HR Administration

McDonald’s Chief People Officer Resigns After CEO Fired for Violating Company Policy

By Yasmeen Qahwash

Nov. 12, 2019 the early November announcement that McDonald’s Chief Executive Officer Steve Easterbrook was fired after admitting to violating company policy by having a consensual relationship with an employee, Chief People Officer David Fairhurst resigned a day later.

While a company spokesman said Easterbrook’s firing and Fairhurst’s resignation are unrelated, experts contend that with such a drastic and sudden leadership change, it’s not uncommon for major shifts to occur in the C-suite.

“When the CEO leaves the company, it is very common for it to have a cascading effect. In some cases, other executives leave because they did not get the CEO job and therefore felt passed over. In other cases, they are not aligned with the new CEO and leave to pursue new opportunities,” said Dave Ramos, chief executive officer of consultancy Shiftpoints Inc., in an email. “Every executive will now have to switch their personal loyalty to Chris Kempczinski, their new CEO, or consider departing. Some of the senior executives may struggle to make this switch.”

In order to rebuild trust, Ramos said Kempczinski and the executive team must “address these issues in a humble, transparent and credible way.” The fast-food giant also stated in a press release that the “leadership transition is unrelated to the company’s operational or financial performance.”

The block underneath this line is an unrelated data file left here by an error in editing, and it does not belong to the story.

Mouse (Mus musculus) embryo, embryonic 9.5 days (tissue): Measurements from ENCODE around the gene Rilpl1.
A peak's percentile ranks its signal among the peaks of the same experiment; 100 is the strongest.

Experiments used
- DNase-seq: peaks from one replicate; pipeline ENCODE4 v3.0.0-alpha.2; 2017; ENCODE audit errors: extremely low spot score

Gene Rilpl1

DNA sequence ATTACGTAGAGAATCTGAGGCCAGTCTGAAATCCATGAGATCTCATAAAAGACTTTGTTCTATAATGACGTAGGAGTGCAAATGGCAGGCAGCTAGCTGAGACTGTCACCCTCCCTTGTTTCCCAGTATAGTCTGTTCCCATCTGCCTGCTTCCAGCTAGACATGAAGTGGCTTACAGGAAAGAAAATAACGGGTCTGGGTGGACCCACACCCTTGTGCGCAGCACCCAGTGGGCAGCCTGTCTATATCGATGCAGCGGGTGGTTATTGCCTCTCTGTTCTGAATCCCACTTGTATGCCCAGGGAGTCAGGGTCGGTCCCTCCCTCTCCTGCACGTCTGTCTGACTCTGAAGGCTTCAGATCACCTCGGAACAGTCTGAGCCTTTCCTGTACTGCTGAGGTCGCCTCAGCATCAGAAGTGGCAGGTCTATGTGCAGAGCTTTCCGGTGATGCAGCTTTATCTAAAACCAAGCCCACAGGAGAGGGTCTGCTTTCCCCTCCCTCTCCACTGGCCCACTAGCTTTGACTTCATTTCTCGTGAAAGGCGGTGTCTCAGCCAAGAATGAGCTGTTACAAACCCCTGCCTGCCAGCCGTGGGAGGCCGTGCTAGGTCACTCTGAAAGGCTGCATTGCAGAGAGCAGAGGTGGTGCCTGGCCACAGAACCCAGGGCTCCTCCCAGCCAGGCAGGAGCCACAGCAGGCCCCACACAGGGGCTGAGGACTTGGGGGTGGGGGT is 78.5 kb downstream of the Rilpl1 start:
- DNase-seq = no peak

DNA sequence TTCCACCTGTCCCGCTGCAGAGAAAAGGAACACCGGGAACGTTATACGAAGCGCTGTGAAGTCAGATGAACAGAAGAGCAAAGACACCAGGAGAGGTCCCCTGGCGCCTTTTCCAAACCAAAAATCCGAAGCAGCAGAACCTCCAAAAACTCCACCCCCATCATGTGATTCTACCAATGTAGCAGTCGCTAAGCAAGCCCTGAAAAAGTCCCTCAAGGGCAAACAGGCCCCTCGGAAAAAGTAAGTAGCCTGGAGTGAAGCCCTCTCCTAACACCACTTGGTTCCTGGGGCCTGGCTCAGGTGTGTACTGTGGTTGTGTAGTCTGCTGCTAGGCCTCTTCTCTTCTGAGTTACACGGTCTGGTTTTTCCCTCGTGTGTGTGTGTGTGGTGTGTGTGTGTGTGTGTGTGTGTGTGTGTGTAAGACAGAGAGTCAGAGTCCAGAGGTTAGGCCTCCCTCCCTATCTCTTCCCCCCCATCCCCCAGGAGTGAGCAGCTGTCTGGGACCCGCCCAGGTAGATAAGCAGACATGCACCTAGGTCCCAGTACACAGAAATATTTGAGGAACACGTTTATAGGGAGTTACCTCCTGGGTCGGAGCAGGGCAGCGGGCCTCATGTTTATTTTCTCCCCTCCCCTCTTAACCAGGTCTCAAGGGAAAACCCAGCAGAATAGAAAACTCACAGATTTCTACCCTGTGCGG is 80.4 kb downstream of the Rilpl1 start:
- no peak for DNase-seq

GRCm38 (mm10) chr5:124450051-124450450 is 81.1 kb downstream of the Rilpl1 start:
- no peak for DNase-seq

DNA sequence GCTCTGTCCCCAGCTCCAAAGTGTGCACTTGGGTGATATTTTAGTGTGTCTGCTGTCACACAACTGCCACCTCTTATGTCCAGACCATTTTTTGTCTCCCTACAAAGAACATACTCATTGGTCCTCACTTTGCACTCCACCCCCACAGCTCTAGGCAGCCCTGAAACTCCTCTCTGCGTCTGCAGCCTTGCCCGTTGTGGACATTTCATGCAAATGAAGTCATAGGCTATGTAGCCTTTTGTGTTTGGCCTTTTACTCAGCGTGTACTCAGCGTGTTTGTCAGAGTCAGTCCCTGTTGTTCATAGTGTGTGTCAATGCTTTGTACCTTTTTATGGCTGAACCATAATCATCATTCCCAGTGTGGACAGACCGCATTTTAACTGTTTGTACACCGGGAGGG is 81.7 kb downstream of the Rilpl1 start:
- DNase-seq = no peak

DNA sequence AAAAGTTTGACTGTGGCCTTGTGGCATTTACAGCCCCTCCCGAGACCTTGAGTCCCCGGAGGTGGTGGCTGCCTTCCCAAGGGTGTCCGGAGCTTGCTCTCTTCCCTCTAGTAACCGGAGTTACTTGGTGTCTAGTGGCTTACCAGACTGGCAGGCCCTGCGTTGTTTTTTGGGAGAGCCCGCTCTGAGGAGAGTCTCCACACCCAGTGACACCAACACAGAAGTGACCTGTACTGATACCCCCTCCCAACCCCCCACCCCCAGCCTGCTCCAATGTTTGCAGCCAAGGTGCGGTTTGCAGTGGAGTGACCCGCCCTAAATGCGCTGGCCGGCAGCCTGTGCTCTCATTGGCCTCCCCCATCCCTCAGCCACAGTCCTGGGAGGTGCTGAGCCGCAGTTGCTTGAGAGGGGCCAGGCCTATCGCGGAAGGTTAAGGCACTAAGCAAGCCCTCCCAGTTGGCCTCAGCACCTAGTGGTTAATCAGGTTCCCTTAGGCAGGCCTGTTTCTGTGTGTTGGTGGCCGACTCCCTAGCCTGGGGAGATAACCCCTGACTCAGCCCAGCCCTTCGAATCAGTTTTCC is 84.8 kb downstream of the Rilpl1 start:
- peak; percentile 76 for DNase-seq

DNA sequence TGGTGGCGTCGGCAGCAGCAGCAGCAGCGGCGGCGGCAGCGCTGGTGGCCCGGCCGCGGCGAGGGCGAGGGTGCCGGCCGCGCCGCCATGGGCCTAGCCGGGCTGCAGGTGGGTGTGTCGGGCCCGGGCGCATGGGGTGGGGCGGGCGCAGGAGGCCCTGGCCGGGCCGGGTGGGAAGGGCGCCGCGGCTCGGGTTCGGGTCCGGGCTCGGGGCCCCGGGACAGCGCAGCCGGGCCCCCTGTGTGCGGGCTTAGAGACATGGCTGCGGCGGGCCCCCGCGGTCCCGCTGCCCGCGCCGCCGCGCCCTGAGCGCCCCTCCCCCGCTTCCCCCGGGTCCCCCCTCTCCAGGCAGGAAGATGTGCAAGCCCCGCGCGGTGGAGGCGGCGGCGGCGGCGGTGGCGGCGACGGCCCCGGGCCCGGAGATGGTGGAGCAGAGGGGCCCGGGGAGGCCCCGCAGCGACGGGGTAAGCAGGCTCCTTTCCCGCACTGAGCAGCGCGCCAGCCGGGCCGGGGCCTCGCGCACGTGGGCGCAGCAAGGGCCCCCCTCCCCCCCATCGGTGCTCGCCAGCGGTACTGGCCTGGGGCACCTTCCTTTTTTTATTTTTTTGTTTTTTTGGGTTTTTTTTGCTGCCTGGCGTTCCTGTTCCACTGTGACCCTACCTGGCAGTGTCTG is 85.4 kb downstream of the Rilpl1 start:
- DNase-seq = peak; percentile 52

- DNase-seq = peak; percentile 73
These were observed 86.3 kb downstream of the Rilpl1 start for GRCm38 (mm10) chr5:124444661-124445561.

Chicago-based McDonald’s leadership shake-up also serves as an example of how the #MeToo movement put a spotlight on the behavior of those who are in a powerful position in the workplace. Ramos said that “Easterbrook’s firing should be a red alert warning to any other executives who are violating McDonald’s no-dating policy.”

Rebecca Thornley-Gibson, a partner at law firm DMH Stallard, said that because of the amount of time colleagues spend together, it is common for personal relationships to occur. “Most of the time this won’t create issues and employers won’t interfere with the relationship,” Gibson said. “However, where there is a relationship that involves one of the individuals holding the balance of power in the workplace relationship, then conflict issues are more likely to arise.”

Gibson also said that when a relationship involves a party who is responsible for the other’s evaluations, pay reviews or promotion opportunities, then there is danger of favoritism and perceived bias. A subordinate may also feel as though they can’t say no to sexual advances from their superiors, which creates a risk of sexual harassment claims.

Relationships within the workplace aren’t illegal, but some companies implement non-fraternization policies to prevent allegations of favoritism or lawsuits stemming from unwanted advances or sexual harassment. If the situation does occur, experts say that it is best to notify a human resources director.

“Stopping relationships is not likely to be practical for employers but putting in place steps to minimize any fallout from the relationship should be considered,” said Gibson. “This will involve having in place, and communicating workplace policies on conduct at work, equality and diversity policies with a clear zero tolerance toward sexual harassment and also requiring employees to declare relationships which are likely to result in a potential conflict.”

Fairhurst had worked alongside Easterbrook for McDonald’s in the United Kingdom and was promoted to chief people officer soon after Easterbrook became CEO in 2015. No other details were provided as to why Fairhurst decided to step down when he did.

According to a Bloomberg article, Senior Vice President Mason Smoot was named as interim chief people officer.

Fairhurst announced his departure with a farewell post on LinkedIn that said although he was sad to be leaving, it was time for him to move on to his next career challenge.

Yasmeen Qahwash is an editorial associate for Workforce.


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